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J Trauma. 2010 Dec;69(6):1379-85. doi: 10.1097/TA.0b013e318203190f.

Injury burden during an insurgency: the untold trauma of infrastructure breakdown in Baghdad, Iraq.

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Department of Emergency Medicine, Harbor-UCLA Medical Center, David Geffen School of Medicine at UCLA, Los Angeles, California 90509, USA.



Injuries as a result of the ongoing violence in Iraq have been a topic of both lay and academic interest. However, to date, attempts to quantify injuries in the country have focused primarily on direct mortality, which represents only a small portion of overall injury burden and ignores those injuries indirectly resulting from the conflict-induced breakdown of Iraqi infrastructure.


We performed a cross-sectional household survey from October to November, 2009, within the Baghdad Governorate of central Iraq. Using two-stage cluster-sampling with a proportional-to-size methodology, we randomized a total of 60 clusters to Baghdad's five governmental districts. Within each cluster, we interviewed heads of households regarding all injuries during the last 3 months.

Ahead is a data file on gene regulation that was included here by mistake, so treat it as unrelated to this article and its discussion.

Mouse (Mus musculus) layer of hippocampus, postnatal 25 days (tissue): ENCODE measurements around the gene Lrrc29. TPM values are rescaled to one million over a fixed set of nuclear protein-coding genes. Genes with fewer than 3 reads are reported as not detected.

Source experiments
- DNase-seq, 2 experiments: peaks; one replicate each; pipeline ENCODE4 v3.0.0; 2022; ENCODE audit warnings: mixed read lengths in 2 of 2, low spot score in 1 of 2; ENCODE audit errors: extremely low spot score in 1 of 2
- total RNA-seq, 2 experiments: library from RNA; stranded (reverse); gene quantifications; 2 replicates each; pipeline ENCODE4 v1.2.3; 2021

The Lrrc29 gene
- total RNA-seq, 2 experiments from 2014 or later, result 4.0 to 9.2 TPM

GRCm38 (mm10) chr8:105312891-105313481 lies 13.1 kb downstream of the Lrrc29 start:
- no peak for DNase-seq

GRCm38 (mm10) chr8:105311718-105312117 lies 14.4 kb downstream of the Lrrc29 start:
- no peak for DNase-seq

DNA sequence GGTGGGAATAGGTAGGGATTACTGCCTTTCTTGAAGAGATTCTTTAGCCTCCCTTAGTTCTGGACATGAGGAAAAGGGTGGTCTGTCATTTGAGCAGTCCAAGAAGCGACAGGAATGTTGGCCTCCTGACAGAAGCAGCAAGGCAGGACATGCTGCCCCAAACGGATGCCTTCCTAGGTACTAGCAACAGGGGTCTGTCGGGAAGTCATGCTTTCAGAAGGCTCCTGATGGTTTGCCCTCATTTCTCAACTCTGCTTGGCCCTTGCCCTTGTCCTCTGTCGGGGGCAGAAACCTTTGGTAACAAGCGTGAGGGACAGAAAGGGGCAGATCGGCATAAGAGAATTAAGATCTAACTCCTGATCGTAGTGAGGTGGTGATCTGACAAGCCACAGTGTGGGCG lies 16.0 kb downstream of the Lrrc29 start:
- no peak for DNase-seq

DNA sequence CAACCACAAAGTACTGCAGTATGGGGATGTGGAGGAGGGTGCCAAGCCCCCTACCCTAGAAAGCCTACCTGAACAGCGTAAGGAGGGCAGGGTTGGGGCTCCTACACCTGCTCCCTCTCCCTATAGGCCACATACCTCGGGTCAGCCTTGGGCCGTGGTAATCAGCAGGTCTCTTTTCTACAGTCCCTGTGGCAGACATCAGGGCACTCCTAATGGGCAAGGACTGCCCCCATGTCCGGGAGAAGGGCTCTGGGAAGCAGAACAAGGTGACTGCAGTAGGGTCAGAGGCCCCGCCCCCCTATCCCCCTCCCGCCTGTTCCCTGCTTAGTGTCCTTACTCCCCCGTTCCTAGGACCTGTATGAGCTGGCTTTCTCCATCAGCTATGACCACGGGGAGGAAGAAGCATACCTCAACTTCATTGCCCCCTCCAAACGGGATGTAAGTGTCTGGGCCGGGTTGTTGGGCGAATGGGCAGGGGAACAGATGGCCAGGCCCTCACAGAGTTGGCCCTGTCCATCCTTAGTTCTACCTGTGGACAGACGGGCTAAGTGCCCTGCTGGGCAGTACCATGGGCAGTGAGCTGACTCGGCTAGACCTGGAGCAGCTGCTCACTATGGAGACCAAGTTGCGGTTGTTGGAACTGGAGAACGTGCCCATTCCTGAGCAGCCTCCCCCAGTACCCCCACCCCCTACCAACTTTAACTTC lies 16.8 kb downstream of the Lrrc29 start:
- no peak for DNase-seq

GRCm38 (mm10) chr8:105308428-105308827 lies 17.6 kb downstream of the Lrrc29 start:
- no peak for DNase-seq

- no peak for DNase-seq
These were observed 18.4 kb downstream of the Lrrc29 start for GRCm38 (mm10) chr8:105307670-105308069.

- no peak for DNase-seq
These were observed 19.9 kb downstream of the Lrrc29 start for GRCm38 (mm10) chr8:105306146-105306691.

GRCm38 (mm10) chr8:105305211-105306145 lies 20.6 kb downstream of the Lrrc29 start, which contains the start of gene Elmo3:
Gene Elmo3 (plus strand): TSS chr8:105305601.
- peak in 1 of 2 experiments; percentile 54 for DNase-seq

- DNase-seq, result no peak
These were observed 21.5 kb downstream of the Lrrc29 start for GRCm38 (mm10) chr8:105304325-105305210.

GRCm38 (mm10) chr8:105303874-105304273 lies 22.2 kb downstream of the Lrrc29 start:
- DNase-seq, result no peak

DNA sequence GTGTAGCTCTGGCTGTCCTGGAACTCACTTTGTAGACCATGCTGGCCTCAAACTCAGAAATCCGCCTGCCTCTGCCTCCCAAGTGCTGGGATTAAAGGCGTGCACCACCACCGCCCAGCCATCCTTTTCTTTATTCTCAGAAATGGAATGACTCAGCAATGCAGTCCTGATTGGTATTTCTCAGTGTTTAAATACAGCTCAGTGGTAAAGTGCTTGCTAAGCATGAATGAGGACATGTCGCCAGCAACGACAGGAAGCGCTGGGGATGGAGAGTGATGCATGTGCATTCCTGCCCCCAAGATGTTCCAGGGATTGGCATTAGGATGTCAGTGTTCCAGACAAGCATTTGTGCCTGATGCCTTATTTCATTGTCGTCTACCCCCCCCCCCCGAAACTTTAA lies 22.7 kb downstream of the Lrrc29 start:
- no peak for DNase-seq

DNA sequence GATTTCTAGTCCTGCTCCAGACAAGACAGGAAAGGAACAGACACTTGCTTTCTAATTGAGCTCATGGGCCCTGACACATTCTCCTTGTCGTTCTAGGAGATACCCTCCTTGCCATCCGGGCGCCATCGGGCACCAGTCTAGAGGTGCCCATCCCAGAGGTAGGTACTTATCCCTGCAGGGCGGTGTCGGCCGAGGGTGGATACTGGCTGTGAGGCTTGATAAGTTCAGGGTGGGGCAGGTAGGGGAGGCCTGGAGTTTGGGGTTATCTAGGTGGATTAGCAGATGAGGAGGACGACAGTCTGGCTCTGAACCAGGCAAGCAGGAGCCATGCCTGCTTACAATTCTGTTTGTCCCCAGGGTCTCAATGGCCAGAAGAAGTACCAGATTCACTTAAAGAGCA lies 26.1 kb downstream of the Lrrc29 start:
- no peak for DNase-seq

We surveyed 1,172 households, gathering information regarding 7,396 individuals. Only 8.4% of injuries were intentional, and fatalities represented only a small fraction (1.7%) of overall injury burden. The well-publicized intentional explosions in Baghdad, although accounting for close to half (44%) of all intentional injuries, made up only 4% of the total. Other injuries at least partially attributable to the conflict-induced breakdown of Iraqi infrastructure proved a much larger burden, for example, those from electric shock, unintentional explosions, unintentional gunshot wounds, and falls.


Past and current fighting in Baghdad continues to adversely affect the Iraqi populace, where the indirect effects of infrastructure breakdown are likely the primary source of injury. When measuring the burden of large-scale violence, health researchers should account for the full injury burden, including both injury morbidity and indirect injuries.

[Indexed for MEDLINE]

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